As your child moves from teenager to young adult, you might have had a passing thought along the lines of, “I sure hope he/she doesn’t end up living on my couch in their forties.”
Fortunately, there are steps you can take to (hopefully) avoid that.
I was fortunate enough to take a personal finance class that was offered at my high school, but I know that’s not the case for everyone. I learned how to balance a checkbook, the benefits and pitfalls of debt including credit cards and mortgages, and how to apply and interview for a job.
I was also fortunate that my parents were open with my sisters and me about our household finances. No, they didn’t share every detail, but I knew what they would provide and what I needed to buy on my own. I started babysitting at 12, applied for a work permit at 15 to land my first official job at a fast food restaurant, and then worked throughout high school.
Paying for college was my first big lesson in finance. Knowing my parents couldn’t pay for me to go, I made the decision to work full-time and attend a community college before transferring to a university that offered a program for working professionals. I got creative and earned college credit by taking CLEP exams and for prior learning through my work experience. Doing this allowed me to graduate with moderate loan debt, something I don’t take for granted when I see clients who work for years to pay off their own.
However, I know that the financial education I was lucky enough to receive at home and in high school isn’t common.
According to the Council for Economic Education, only a third of U.S. states require high school students to take a personal finance class in order to graduate. And one in five 15-year-olds in the U.S. lacked basic financial literacy in 2017, according to the Program for International Student Assessment, a global exam that measures knowledge in areas such as math, science and reading.
With state-mandated personal finance programs few and far between, the task of teaching financial literacy falls largely to parents. And moms and dads shouldn't expect it to be a quick process either. USNews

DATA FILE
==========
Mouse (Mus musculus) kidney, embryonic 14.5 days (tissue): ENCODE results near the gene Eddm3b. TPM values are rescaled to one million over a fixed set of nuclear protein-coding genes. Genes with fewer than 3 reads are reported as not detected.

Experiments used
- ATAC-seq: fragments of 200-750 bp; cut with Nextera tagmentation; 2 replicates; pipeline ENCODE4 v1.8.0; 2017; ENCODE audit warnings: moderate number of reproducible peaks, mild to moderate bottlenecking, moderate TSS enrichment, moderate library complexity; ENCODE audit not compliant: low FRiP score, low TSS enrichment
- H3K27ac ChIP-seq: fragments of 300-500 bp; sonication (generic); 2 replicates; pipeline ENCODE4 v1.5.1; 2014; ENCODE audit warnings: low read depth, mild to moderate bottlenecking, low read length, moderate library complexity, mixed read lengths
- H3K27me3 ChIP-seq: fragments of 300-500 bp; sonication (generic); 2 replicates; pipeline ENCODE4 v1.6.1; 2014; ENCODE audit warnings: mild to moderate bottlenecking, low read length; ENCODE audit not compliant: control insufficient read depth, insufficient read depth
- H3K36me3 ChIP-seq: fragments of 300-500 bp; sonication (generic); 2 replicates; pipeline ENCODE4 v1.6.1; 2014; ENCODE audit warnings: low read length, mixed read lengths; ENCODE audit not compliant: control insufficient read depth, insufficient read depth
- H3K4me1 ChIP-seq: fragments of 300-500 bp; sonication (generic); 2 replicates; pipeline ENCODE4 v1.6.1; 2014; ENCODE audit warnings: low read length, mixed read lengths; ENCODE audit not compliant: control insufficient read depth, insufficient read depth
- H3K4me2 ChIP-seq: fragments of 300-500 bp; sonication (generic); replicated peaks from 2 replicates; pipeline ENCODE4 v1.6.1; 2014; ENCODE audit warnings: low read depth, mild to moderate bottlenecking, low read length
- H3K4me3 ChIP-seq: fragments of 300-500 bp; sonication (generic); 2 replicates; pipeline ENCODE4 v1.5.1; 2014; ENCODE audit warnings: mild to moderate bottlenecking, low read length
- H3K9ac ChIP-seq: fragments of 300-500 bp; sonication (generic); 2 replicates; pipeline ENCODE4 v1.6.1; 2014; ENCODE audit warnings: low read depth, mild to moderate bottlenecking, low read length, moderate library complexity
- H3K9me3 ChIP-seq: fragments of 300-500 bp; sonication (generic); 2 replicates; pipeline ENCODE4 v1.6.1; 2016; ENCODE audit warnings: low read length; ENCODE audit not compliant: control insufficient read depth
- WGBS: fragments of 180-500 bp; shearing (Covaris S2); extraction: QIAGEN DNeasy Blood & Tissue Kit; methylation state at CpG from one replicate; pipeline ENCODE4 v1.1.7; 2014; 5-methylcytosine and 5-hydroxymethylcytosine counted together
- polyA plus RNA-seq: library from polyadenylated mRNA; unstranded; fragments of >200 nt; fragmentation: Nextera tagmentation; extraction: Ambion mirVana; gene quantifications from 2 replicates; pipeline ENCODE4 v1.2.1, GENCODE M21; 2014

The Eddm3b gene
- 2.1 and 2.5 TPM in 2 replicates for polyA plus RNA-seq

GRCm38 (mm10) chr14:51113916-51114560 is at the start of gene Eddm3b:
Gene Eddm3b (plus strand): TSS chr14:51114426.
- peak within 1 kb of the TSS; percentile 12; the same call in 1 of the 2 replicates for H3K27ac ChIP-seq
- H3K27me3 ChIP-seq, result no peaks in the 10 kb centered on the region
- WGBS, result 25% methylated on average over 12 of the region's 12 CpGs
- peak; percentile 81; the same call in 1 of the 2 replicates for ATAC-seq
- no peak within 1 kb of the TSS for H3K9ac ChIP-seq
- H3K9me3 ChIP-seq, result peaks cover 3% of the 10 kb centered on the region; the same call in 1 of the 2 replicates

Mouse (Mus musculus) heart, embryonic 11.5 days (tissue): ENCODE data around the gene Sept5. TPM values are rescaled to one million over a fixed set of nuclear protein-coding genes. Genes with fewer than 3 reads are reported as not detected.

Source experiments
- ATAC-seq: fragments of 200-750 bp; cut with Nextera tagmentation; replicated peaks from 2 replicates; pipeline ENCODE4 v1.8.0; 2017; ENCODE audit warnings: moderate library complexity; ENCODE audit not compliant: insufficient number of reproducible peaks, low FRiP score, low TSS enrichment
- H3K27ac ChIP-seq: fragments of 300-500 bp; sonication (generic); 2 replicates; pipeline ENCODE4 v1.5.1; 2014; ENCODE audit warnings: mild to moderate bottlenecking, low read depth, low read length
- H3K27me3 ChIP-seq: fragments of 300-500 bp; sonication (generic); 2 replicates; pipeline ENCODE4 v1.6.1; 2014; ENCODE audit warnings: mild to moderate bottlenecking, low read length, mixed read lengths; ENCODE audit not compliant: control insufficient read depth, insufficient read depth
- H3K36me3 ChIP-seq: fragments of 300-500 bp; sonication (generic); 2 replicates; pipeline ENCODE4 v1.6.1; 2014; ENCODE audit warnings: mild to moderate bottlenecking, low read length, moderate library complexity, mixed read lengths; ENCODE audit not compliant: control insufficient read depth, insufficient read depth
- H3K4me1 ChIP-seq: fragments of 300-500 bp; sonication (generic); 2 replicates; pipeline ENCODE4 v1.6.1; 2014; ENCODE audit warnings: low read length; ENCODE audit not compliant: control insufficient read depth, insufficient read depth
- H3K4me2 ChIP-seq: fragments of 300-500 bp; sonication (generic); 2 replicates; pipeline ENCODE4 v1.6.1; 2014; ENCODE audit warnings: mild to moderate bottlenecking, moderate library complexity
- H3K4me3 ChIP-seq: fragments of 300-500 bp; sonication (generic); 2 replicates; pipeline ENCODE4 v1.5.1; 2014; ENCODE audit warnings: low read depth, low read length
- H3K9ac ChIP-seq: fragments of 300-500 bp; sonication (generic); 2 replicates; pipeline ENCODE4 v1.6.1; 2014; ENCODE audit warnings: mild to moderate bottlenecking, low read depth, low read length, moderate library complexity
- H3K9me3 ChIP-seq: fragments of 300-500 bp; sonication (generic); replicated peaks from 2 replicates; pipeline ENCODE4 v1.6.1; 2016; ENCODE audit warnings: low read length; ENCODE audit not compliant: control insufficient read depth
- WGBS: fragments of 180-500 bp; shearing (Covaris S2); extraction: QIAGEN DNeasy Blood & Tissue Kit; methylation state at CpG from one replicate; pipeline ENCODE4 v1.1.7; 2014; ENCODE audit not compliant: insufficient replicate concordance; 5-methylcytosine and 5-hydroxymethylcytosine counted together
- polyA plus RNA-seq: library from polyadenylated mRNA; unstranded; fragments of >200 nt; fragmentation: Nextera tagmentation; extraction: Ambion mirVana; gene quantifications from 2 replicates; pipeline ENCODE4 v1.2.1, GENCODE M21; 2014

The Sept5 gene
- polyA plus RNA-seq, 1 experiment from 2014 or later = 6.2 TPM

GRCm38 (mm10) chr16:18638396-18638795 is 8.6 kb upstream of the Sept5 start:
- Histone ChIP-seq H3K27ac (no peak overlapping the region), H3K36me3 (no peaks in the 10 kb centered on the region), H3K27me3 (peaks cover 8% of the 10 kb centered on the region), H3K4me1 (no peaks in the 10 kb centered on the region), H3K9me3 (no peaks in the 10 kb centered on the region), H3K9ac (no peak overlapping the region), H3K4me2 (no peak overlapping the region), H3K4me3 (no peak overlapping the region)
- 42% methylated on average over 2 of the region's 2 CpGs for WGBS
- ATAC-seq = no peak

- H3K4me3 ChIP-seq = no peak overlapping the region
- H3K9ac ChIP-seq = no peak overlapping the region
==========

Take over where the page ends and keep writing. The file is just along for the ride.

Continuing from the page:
With this in mind, it’s important that we do what we can to set our kids up for long-term success.
Start the conversation
· Make conversations relevant to your high schooler by addressing what they want from their money—and why. Some of it might seem trivial (like brand-name running shoes or trendy clothes that might last a season) but getting them to think their purchases through can create a healthy lifetime habit.
· Avoid financial jargon and make sure they know it’s okay to ask questions.
· Take it one step at a time to prevent your child from feeling overwhelmed.
Cover the basics
· Teach them how to open and manage a checking and savings account and use a debit card.
· Explain how to use debt responsibly, including credit cards, car loans, and mortgages.
· Show them how to apply for a job, talk about the interview process, and help them create a resume. If they’re open to it, try role-playing a job interview so they have an idea what to expect.
Explore outside resources
Here are a few I recommend from personal experience!
App: My husband and I use this family financial app and prepaid debit card to pay our kids’ allowance and transfer their gift money: FamZoo
Programs: Many families I know in Colorado use this local bank with financial literacy programs, camps, and classes for kids: Young Americans Center for Financial Education
Book: This book is a super fun and easy read: Make Your Kid a Money Genius by Beth Kobliner
Video: This hilarious video is a reminder that talking to kids about money should be lighthearted: Kate McKinnon from SNL talks money with kids
I realize that making time to have these conversations with your kids is easier said than done when everyone is on the go. But remember that you’re providing knowledge and good habits that will last a lifetime. Just like you want them to continue going to the dentist when they move out, you want them to continue financial practices that will benefit them decades from now.
Financial education is one of the most powerful lasting gifts you can give to your children.
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No investment strategy assures success or protects against loss. Investing involves risk, including the loss of principal.